AUSTIN (KXAN/AP) - A coalition of Texas school districts have sued the state, arguing the school finance system is unfair, inefficient and unconstitutional, according to the filing announced Tuesday.
Three Central Texas districts -- Pflugerville, Hutto and Taylor -- were the among the first to support the legal action. Their names are among the seven listed as plaintiffs on the lawsuit. The other school districts include Hillsboro, Nacogdoches, San Antonio and Van.
Plaintiffs say a "patchwork" funding system that has been cobbled together over the last several years doesn't treat Texas school children or taxpayers fairly.
"The way their money is being allocated to public school districts today -- it's random, there's no order to it," said Pflugerville Superintendent Dr. Charles Dupre.
The lawsuit is expected to be the first of many. It was filed by the Texas Taxpayer and Student Fairness Coalition , which represents more than 150 Texas school districts.
It's the first lawsuit since lawmakers slashed $4 billion in public school funding over the summer.
"We need to be able to raise more revenue to provide more programs and services for our students," said Hutto Superintendent Dr. Doug Killian. "We really didn't think there was another option."
"It's unfair for the kids," said Dawn Mays. "Classes have been cut. There's more kids in the classroom now."
Mays has three kids in the Hutto school system and notices the changes, especially since the closing of Veteran's Hill Elementary. The school is now leased to a higher education center. The students that used to go there are now dispersed throughout the system. In order to compensate, 5th grade students were added to the district's middle schools.
"The kids don't benefit as much as they did in the past," Mays said.
Pflugerville and Hutto ISD argue their students and taxpayers have been suffering since the state froze funding for all school districts starting with the 2005-2006 school year. The state set a cap on how many state and local dollars districts can bring in based on property values and populations at the time.
Both cities have experienced rapid growth since that time.
"It's not about just trying to get more, it's about trying to say this isn't fair," said Dupre. "Students in Pflugerville are at a disadvantage when you compare us to other districts in the area who have thousands more spent on each student in their district."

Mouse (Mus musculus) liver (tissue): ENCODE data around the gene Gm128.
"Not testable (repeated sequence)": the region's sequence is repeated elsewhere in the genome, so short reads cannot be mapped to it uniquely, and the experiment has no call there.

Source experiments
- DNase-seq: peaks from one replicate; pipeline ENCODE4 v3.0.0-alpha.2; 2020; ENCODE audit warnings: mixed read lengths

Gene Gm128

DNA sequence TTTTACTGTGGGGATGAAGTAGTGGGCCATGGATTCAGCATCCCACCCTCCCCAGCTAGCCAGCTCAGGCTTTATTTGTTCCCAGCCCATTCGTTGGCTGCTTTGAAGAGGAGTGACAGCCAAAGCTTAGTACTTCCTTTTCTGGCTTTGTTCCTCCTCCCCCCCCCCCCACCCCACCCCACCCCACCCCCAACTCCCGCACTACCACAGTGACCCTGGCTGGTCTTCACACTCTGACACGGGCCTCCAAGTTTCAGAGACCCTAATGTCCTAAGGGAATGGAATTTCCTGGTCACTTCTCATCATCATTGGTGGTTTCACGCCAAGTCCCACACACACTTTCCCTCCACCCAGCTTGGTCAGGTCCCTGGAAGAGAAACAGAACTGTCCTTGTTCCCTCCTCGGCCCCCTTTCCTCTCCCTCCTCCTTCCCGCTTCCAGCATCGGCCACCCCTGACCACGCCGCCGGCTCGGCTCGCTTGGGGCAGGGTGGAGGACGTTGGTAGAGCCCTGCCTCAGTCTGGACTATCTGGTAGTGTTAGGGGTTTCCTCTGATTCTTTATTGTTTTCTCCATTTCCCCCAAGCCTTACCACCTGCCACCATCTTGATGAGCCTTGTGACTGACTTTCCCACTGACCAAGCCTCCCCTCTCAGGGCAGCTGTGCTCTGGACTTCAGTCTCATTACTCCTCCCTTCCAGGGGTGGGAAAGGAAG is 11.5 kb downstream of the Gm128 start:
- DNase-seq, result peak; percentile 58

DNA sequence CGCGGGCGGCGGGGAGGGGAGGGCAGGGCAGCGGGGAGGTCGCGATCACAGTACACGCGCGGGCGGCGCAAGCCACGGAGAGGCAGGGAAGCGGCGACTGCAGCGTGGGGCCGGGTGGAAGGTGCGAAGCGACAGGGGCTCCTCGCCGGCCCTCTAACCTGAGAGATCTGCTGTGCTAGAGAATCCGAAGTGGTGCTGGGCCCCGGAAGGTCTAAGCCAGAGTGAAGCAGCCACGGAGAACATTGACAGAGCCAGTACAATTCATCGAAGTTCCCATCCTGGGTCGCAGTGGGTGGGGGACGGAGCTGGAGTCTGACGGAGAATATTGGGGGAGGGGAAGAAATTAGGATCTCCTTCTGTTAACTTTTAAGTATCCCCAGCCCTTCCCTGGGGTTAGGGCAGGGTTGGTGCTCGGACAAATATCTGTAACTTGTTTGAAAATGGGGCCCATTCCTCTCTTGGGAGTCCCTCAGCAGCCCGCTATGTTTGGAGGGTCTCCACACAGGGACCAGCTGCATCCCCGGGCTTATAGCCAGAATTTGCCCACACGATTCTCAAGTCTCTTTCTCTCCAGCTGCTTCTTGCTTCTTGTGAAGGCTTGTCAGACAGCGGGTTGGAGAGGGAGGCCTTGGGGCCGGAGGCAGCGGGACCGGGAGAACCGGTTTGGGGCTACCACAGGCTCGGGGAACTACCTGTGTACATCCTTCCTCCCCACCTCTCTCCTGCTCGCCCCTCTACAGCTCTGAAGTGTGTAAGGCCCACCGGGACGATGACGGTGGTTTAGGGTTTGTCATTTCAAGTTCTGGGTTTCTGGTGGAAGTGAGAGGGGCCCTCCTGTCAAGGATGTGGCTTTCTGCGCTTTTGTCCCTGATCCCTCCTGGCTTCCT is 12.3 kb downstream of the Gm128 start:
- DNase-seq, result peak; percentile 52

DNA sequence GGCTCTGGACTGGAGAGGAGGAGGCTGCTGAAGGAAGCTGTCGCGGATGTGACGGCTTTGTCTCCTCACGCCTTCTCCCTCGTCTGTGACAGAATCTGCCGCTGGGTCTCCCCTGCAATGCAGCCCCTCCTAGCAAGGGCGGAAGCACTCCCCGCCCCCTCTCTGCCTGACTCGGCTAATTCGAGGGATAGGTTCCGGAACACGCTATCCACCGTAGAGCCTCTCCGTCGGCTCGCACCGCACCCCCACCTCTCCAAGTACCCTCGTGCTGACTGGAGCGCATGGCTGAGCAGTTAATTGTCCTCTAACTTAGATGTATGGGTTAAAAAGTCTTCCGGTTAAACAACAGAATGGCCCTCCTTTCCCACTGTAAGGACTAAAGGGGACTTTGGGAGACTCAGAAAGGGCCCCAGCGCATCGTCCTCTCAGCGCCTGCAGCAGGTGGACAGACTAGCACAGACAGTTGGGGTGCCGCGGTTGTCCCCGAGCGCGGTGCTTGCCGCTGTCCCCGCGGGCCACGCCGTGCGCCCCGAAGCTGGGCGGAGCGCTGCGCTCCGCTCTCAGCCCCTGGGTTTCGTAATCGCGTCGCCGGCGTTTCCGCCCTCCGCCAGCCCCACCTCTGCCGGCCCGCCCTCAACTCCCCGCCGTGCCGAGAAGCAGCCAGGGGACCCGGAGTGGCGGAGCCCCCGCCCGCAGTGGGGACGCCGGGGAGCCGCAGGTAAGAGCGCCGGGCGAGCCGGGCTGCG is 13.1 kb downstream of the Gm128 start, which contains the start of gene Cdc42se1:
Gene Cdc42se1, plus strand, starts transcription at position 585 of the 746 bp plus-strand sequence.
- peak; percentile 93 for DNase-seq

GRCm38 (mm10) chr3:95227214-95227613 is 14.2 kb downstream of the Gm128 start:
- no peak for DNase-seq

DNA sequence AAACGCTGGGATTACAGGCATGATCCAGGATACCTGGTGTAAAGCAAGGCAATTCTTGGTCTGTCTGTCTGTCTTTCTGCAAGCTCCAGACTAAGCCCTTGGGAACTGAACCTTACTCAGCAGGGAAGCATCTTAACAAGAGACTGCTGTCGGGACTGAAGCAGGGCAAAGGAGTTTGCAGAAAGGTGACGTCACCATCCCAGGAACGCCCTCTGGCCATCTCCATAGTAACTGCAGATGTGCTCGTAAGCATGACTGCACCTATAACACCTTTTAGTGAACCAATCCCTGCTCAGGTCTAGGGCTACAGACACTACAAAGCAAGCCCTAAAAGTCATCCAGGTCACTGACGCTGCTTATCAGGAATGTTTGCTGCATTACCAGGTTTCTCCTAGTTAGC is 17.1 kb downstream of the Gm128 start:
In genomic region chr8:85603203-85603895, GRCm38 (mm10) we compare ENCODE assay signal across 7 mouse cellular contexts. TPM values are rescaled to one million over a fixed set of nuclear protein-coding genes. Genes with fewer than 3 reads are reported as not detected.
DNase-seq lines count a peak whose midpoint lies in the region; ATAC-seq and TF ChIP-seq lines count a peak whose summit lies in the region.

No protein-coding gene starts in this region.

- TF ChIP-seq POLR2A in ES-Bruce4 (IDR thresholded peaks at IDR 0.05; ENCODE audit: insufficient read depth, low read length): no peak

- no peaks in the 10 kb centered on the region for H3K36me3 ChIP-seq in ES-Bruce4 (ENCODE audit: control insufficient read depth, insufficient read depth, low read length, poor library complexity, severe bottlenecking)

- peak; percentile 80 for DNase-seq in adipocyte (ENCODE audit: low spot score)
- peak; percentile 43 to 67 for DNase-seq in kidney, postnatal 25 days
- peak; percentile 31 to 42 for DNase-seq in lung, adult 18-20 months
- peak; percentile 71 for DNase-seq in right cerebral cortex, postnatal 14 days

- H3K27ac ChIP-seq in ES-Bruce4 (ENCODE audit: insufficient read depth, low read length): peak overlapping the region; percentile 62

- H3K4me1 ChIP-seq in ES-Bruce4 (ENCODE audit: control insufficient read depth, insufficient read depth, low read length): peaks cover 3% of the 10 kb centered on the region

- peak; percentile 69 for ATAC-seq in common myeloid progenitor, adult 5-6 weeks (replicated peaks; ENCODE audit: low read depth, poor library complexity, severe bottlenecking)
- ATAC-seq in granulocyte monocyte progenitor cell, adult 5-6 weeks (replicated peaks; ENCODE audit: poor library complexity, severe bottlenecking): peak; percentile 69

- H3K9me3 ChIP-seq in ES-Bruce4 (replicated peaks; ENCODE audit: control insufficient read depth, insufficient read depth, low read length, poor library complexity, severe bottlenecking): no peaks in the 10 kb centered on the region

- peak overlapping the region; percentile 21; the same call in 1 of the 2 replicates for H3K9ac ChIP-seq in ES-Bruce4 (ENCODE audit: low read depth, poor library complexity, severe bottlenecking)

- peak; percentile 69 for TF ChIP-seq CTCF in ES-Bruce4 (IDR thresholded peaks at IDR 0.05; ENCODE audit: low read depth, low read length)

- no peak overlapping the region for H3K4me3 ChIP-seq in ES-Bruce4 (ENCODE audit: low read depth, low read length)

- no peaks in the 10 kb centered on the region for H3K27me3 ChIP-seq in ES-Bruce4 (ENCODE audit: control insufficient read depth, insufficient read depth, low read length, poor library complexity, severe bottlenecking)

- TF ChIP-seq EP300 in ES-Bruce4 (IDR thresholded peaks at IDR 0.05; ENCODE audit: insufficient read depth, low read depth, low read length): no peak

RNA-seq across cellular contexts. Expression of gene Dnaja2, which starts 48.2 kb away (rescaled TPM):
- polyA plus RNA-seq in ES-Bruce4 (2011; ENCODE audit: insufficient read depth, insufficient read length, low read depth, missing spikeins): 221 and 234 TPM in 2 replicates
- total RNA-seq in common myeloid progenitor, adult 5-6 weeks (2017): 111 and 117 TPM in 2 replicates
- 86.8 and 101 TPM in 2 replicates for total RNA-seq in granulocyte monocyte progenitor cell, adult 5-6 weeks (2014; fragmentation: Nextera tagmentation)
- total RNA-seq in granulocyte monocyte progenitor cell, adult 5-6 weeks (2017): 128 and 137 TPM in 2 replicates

School district participating in the suit are shelling out taxpayers dollars to participate. The amount is based on the number of students attending school each day.
Hutto ISD says they are spending about $6,000 to be a part of it, and the Pflugerville school board voted in favor of spending $28,000. If the case drags on in appeals, the coalition could ask school districts to pitch in even more.
Both district say the investment is a smart move because it could ultimately bring millions more dollars into the district if they come out on top.
For that to happen, the Texas Supreme Court would have to rule the system unconstitutional and state legislators would have to go back and fix the problems.
"I just hope it goes through in favor of the Hutto school and the other schools that file the lawsuit," Mays said. "I think the kids will benefit if they win."
Plaintiffs had hoped the Legislature would address the school funding system during its most recent legislative session. But facing a $27 billion budget shortfall, the Republican-controlled Legislature approved $4 billion in cuts to schools in June, the first decrease in per-student spending in Texas since World War II.
Lauren Cook, a spokeswoman for the Equity Center, which is organizing the coalition, said plaintiffs hope a trial court rules in time to give guidance to lawmakers before they meet for the next regular legislative session in 2013.
Among the defendants named in the suit is Texas Education Agency Commissioner Robert Scott.
TEA spokesperson DeEtta Culbertson said the agency heard the lawsuit was coming.
"We're still analyzing it right now," said Culbertson on Tuesday afternoon. "It's really an issue the courts and legislature will have to resolve."
The agency is working with the Texas Attorney General's office to prepare an official response.
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